A Dwarf and his Skeleton

Last month I spent some time in Special Collections at the University of Glasgow Library, looking at the catalogues of the anatomical preparations of London anatomist and man-midwife William Hunter (1718-1783).  Hunter, a Scot, left his collections to the University of Glasgow, where they still reside.   Among the anatomical preparations listed in 1784 was “A Skeleton of a Dwarf called Leathercoat Jack, where the cartilages are most of them ossified.”  It was not unusual that Hunter had the skeleton of a dwarf in his collection.  Other entries in the catalogue included “4 natural skeletons of children” and “a skeleton with incurvated spine.”  What struck me was that this skeleton, alone of all the ones in his collection, had a name.

The dwarf known on the streets of London in the 1720s and 30s as “Leathercoat Jack” was an Irishman named Owen Farrel, who wore a battered leather jacket.  What little is known of his life is told on the bottom of a very popular engraving made in 1742:

Owen Farrel 1742
(c) Trustees of the British Museum

He was born in the County of Caven; & in ye year 1716 was footman to a Colonel at Dublin: afterwards was carried about for a Show, being but 3ft—9in high, yet so surprizingly strong that he could carry 4 men, 2 sitting astride on each Arm, and perform several other feats of Strength; at last he came to London, where he begged about the streets: some time before his death he sold his Body to Mr Omrod a Surgeon for a weekly allowance, who after his Death made a Skeleton of his Bones, which is now in the Museum of his Grace the Duke of Richmond.

It was not unusual for desperate men to sell their bodies to surgeons. But these men usually were about to be executed, and the money was for their families.  Anatomists especially prized the bodies of giants and dwarfs, who could reveal the secrets of conception and development.  The story of the Irish giant Charles Byrne, who took extreme measures to prevent his dead body from being dissected by William Hunter’s brother John, was well told in Hilary Mantel’s 1998 novel The Giant, O’Brien. John Hunter got Byrne’s body anyway, and his bones are still at the London College of Physicians (although they may not be there much longer).  But Farrel had no such fears of mutilation after his death.

Owen Farrel’s portrait shows a ragged man with his toes protruding from his shoes.  We don’t know when he died.  At the bottom of the engraving is printed : “Gravelot del / Hulett Sculp” and at the bottom of the text,  “Publish’d May ye 27th 1742 According to Act of Parliament.”  Hubert-François Bourguignon, known as Gravelot (1699-1773), painted the portrait from which James Hulett (d. 1771) made this engraving.  Gravelot came to London in 1732, so he painted the portrait sometime between that date and 1742, when the engraving was produced. Hulett dedicated the engraving to Cromwell Mortimer (1693-1752), secretary of the Royal Society.

I have not found a surgeon named “Omrod” – a very odd name – but I have found three named “Ormorod” who lived at about the right time and one of them may have been Owen Farrel’s benefactor and ultimate beneficiary.  Omrod or Ormorod sold Farrel’s skeleton to Charles Lennox, second Duke of Richmond (1701-1750), who was a fellow of the Royal Society and a well-known collector of natural history and antiquities.  Richmond’s collections were sold at auction in 1751, and the catalogue lists “The curious Skeleton of a famous Dwarf, called Leathercoat Jack, in a hexagon mahogany case, glazed,” accompanied by “A painting in oil of the same Dwarf, by Highmore.”  The painter was probably society portrait painter Joseph Highmore (1692-1780).  So Farrel had his portrait painted at least twice, an odd kind of fame for a penniless beggar.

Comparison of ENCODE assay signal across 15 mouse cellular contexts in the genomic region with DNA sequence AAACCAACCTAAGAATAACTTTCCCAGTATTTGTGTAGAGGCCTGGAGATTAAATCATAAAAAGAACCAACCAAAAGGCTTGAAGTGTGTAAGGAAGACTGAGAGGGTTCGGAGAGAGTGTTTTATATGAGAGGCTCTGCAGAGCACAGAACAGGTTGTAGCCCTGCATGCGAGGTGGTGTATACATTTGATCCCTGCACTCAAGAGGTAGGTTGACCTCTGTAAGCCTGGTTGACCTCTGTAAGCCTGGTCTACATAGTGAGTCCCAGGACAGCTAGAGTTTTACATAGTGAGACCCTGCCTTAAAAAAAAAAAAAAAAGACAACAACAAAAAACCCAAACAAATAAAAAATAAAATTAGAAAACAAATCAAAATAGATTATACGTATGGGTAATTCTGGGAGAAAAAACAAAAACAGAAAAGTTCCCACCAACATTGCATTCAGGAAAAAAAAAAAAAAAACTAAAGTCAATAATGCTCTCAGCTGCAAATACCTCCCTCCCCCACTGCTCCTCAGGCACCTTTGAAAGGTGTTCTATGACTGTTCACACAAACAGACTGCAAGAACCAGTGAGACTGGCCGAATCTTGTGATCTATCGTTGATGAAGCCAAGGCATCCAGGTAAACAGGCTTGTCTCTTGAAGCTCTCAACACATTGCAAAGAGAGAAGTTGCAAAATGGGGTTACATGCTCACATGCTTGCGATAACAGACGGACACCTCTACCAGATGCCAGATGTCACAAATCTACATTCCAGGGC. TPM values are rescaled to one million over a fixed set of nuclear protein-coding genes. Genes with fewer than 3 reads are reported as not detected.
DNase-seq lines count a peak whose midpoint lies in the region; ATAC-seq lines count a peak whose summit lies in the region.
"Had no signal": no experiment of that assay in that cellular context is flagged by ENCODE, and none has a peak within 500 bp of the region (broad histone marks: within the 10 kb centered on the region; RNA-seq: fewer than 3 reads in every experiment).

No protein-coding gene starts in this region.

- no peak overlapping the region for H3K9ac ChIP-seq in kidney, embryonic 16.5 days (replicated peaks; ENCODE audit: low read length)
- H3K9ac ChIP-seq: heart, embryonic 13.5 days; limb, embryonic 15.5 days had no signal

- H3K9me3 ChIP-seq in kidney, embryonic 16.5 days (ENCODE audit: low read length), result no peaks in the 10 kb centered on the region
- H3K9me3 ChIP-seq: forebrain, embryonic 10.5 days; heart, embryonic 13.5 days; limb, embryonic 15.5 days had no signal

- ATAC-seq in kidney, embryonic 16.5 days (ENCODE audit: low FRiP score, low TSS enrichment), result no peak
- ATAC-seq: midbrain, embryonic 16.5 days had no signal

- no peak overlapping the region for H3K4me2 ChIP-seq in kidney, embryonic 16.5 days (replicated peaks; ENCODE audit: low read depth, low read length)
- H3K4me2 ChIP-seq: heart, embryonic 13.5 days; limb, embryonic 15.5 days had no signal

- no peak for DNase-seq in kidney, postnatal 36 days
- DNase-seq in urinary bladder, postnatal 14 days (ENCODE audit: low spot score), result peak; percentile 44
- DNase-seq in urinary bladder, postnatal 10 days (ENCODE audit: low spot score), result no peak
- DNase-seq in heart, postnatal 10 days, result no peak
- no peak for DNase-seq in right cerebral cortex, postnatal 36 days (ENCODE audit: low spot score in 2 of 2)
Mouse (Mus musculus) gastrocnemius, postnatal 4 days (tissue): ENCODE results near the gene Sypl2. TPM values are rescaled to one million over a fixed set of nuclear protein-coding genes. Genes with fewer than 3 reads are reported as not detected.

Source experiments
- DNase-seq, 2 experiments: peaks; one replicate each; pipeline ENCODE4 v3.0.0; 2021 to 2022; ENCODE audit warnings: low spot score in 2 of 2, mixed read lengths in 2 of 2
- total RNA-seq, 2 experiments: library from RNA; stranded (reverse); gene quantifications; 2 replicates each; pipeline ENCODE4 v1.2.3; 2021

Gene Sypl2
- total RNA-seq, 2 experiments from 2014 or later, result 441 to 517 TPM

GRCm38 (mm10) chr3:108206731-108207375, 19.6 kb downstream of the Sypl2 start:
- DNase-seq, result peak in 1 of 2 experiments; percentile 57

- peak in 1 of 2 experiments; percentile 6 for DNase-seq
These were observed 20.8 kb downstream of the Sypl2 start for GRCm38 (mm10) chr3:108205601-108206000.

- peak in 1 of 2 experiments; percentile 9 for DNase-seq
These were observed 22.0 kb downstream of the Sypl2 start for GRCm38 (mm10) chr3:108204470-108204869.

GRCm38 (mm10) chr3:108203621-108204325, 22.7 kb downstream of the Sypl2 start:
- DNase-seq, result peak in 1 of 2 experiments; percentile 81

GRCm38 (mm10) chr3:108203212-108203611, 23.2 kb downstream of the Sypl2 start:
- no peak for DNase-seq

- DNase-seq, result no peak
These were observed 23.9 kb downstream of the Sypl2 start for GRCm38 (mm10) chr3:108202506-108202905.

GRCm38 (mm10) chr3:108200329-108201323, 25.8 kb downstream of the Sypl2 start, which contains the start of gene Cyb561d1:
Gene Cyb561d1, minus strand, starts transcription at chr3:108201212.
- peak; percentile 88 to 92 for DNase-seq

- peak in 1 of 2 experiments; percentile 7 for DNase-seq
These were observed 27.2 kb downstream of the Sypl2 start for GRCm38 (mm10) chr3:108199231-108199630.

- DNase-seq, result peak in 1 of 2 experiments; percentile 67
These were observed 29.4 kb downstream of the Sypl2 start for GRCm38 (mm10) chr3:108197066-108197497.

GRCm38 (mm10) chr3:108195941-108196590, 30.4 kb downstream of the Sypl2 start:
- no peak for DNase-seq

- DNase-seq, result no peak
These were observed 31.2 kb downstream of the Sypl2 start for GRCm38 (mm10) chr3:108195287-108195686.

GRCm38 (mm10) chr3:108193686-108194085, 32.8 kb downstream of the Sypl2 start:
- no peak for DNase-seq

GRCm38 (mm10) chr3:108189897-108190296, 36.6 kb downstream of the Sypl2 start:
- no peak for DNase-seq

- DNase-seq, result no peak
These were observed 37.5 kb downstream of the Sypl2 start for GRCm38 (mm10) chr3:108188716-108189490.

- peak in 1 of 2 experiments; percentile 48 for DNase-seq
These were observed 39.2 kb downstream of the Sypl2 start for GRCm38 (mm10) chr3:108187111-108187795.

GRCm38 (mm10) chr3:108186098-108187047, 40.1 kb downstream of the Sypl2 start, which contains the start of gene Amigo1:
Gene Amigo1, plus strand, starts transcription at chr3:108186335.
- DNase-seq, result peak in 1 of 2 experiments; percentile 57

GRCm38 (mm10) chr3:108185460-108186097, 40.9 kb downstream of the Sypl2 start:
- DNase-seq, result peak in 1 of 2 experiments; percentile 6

William Hunter bought the skeleton and possibly the portrait as well.  In the description of the Hunterian Museum in Glasgow written by Captain John Laskey in 1813, the painting of a “DWARF” occupies a prominent place in the museum’s anteroom along with a stuffed armadillo and several scarab beetles.  The skeleton of the dwarf, Laskey wrote, was elsewhere in the museum.  By 1900, however, when John Teacher published his catalogue of Hunter’s anatomical collections, only a foot and a leg remained of Owen Farrel’s skeleton, along with his portrait.

But Farrel was not the only dwarf, or even the only Irish dwarf, to be exhibited in London.  In 1791,  an Irish dwarf named Peter Davies, possibly modeling himself on Leathercoat Jack,  displayed similar superhuman strength.

Irish dwarf 1791
Morning Chronicle, March 23 1791

But he left no trace of his ultimate fate.

 

Vesalius and the beheaded man

On the 12th of May, 1543, Jakob Karrer von Getweiler was executed in Basel, Switzerland.  Reports say he was beheaded, although hanging was a more usual mode of execution.  Karrer was a bigamist who attacked his legal wife with a knife after she discovered his second wife.   According to a contemporary account, Karrer was a habitual criminal, and he left his wife grievously injured.  Although she did not die, he was sentenced to death.